Saturday, September 19, 2020     Volume: 21, Issue: 29

Santa Maria Sun / Art

The following article was posted on May 11th, 2016, in the Santa Maria Sun - Volume 17, Issue 10 [ Submit a Story ]
The following articles were printed from Santa Maria Sun [] - Volume 17, Issue 10

Nipomo High drama debuts 'Reach: The Musical,' thanks to local creative team


It hardly ever happens in the theater world that the cast and crew of a production get to have a say in the script writing and musical composition of the work they are performing. But thanks to a happy circumstance, that’s exactly what Nipomo High School drama department students got to do before premiering the brand new play, Reach: The Musical.

A stressed-out teen navigates high school in Reach: The Musical, an original play by Wendy-Marie Martin with music by Elisabeth Weidner. The Nipomo High School performance is set to premiere on May 13.

It all came about after some collaboration last year, explained playwright Wendy-Marie Martin, who directed a show for the school’s drama department at the time and was asked to help again this year. Martin also teaches a couple of Nipomo High School drama department students privately as a vocal coach, and they were curious about trying something new for the students currently going through the department, she explained.

“They asked about the possibility of doing some kind of musical because they hadn’t had the chance to do one yet,” she said. “So I suggested to the new drama teacher, Jan Holden, that we just write something for them, and he was totally supportive of that, so we went ahead and did it.”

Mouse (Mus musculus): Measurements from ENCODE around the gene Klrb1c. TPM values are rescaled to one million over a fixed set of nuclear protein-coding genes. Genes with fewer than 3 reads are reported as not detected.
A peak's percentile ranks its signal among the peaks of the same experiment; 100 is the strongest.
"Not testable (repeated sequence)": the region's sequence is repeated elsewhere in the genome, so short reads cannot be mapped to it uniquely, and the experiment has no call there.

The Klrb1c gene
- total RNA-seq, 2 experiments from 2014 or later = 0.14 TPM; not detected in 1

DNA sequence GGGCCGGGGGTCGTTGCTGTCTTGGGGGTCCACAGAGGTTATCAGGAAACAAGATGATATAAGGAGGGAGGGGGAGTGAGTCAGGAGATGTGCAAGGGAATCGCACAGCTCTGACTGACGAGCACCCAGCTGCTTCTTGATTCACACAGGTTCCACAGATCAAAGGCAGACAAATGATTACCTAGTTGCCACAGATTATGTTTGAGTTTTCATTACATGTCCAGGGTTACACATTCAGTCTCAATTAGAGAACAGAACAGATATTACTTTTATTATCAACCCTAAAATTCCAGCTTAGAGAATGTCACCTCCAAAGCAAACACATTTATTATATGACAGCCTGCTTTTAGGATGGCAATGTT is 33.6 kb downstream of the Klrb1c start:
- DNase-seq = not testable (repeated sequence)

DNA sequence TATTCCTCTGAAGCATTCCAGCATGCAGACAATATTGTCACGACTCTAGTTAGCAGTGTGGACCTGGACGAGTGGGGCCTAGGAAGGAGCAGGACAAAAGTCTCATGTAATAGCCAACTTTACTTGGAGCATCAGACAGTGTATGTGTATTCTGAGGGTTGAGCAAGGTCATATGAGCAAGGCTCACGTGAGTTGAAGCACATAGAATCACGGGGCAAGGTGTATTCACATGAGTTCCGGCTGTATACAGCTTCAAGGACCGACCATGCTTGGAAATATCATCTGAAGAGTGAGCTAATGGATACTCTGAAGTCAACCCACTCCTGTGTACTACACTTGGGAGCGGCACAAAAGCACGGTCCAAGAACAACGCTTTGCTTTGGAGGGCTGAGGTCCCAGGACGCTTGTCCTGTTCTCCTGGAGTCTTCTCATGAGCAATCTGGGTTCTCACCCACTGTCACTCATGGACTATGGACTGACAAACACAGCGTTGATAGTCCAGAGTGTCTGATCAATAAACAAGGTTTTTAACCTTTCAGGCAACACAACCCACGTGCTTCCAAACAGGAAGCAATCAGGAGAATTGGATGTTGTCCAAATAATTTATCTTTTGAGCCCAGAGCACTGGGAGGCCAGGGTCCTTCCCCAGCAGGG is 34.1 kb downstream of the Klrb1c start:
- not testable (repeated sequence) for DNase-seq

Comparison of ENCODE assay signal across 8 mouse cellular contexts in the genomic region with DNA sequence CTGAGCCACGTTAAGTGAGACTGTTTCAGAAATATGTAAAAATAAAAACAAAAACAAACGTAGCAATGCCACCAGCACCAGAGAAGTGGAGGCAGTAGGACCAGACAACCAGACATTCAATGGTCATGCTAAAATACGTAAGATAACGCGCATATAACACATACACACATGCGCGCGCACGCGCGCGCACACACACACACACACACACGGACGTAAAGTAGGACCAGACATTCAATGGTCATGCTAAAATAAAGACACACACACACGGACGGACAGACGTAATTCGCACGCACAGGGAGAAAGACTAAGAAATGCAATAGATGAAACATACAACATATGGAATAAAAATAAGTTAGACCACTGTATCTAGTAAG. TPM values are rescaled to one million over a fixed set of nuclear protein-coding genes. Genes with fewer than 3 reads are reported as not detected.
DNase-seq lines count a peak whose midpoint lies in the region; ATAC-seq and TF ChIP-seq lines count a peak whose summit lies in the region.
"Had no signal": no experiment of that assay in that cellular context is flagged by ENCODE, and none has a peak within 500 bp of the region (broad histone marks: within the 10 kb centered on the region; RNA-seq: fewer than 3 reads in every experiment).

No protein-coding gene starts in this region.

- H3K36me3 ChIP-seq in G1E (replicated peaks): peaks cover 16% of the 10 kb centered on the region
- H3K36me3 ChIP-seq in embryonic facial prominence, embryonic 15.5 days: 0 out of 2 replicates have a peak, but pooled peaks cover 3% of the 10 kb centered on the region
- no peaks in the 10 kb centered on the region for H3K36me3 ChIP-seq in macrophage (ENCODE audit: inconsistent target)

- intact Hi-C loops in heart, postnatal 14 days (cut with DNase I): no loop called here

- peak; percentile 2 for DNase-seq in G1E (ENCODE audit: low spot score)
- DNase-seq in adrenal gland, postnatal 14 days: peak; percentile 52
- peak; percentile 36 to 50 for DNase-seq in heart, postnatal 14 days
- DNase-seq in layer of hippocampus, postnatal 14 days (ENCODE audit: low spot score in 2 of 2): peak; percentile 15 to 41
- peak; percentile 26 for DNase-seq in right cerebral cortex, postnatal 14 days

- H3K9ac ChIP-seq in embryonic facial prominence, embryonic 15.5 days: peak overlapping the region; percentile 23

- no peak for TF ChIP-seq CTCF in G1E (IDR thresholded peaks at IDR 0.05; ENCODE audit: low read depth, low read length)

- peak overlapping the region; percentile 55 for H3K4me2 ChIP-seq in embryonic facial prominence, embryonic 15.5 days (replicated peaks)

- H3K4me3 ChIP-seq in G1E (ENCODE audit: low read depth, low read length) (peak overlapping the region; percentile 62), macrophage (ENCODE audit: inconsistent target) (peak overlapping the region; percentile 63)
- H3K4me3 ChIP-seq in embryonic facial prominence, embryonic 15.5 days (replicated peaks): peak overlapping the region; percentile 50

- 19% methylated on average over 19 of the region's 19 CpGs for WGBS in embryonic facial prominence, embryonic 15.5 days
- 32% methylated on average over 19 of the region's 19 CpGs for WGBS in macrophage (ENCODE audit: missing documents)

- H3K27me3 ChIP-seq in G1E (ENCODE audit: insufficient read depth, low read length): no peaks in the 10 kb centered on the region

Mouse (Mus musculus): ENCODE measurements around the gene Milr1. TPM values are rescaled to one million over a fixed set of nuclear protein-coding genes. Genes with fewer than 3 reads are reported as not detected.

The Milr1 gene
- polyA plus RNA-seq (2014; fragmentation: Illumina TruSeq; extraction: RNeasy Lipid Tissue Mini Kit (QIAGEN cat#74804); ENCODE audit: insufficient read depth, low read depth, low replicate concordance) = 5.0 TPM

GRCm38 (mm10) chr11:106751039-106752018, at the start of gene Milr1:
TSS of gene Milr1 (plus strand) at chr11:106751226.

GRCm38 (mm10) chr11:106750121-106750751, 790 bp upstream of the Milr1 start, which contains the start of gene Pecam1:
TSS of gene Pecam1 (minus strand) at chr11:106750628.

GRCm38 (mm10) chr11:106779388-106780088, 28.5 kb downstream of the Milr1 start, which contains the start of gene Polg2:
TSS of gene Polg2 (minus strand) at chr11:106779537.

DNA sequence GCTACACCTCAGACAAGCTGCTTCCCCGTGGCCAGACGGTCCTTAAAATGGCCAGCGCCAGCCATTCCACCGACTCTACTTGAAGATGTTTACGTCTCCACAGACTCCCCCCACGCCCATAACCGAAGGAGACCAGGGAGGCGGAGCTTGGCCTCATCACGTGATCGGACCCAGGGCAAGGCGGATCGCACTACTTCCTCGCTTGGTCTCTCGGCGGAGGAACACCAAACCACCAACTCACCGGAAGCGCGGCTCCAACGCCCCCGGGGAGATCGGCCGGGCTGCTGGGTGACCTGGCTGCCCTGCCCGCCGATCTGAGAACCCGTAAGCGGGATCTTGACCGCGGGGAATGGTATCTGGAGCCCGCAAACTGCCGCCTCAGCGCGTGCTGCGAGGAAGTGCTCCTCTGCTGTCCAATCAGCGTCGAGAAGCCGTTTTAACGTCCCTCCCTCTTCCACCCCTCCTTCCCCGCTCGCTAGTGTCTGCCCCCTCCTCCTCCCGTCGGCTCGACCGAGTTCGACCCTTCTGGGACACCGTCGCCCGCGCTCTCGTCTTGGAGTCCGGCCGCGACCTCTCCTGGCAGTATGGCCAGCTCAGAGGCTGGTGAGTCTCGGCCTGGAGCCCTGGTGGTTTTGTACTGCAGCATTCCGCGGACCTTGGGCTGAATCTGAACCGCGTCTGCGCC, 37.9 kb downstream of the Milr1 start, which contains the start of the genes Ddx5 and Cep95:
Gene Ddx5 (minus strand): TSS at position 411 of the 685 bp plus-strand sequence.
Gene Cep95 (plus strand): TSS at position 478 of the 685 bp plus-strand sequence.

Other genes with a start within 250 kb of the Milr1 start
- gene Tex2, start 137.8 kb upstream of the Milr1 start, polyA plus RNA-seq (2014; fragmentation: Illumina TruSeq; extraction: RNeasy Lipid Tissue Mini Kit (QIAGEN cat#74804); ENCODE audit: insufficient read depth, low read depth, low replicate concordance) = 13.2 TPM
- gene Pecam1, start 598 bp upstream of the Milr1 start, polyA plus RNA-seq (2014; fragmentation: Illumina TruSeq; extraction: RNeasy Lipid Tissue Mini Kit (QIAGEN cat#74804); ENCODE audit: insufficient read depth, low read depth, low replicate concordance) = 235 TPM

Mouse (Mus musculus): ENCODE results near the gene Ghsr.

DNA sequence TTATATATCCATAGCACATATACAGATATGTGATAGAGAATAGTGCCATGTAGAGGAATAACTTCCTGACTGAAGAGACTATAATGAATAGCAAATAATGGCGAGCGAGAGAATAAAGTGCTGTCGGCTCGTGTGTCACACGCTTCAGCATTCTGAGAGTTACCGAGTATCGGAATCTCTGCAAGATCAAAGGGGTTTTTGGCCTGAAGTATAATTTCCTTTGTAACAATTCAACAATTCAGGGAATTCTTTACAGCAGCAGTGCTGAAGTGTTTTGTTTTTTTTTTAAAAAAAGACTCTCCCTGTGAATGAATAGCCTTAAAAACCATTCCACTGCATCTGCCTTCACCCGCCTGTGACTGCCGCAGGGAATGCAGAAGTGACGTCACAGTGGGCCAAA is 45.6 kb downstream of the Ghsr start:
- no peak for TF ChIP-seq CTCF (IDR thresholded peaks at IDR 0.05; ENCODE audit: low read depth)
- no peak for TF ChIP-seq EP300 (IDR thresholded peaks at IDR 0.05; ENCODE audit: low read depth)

Martin, a PCPA actors’ training grad who also holds an MFA in playwriting, reached out to Elisabeth Weidner, the composer and musical director for Reach: The Musical, who is also the sound director and designer for the Pacific Conservatory Theatre (PCPA). They outlined the play, Martin explained, but didn’t have anything written when they began auditioning students.

They had main characters hashed out, but there were also many unwritten roles left to flesh out the play, which now includes nearly 50 characters. The play follows a high school senior dealing with the stress-inducing dilemma of making the most of her senior year, from joining school clubs to deciding a college and career.

“Last year, when I was working with this group of 15 young women, it was an all-female cast of really amazing young people who were all in AP classes—these super overachievers—and I was just watching them all stress out,” she said. “What I wanted to do with this story was to portray a young woman’s perspective who’s having to make these big decisions, plan her future, and not really being sure how to do it.”

Directing the show is Katie Mack, another theater professional who got involved after Martin’s call. She has done work locally with PCPA and the Great American Melodrama.

Mack explained that the writing process of the play, including creating the dialogue, lyrics, and music, was taking place until just weeks before the premiere on May 13. Working closely with the students has allowed the creative team of Martin, Weidner, and Mack to make the play as relatable as possible to young people today.